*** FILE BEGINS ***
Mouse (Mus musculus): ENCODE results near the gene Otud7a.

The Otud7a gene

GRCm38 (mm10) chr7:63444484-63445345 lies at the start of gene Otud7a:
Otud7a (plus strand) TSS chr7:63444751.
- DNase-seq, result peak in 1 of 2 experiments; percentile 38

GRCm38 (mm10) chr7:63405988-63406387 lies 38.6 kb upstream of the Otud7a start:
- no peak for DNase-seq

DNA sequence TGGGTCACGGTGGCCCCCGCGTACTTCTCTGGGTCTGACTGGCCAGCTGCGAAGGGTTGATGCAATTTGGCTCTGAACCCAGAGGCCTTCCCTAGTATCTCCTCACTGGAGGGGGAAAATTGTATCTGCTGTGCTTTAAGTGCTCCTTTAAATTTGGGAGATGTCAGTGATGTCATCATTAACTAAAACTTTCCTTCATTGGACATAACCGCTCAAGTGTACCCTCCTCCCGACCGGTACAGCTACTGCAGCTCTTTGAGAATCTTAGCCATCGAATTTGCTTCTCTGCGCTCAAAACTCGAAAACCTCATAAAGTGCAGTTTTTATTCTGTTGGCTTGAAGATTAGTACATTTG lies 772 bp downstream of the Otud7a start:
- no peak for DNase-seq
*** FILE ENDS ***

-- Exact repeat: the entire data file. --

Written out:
Mouse (Mus musculus): ENCODE results near the gene Otud7a.

The Otud7a gene

GRCm38 (mm10) chr7:63444484-63445345 lies at the start of gene Otud7a:
Otud7a (plus strand) TSS chr7:63444751.
- DNase-seq, result peak in 1 of 2 experiments; percentile 38

GRCm38 (mm10) chr7:63405988-63406387 lies 38.6 kb upstream of the Otud7a start:
- no peak for DNase-seq

DNA sequence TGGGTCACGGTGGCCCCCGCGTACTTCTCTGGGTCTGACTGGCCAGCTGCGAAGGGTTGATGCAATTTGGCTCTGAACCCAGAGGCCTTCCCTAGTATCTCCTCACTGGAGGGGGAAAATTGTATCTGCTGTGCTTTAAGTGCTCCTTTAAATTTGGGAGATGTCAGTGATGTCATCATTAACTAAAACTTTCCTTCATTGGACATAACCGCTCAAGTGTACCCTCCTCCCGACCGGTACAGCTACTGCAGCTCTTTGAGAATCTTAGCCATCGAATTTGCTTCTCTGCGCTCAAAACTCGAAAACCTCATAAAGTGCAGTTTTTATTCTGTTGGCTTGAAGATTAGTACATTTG lies 772 bp downstream of the Otud7a start:
- no peak for DNase-seq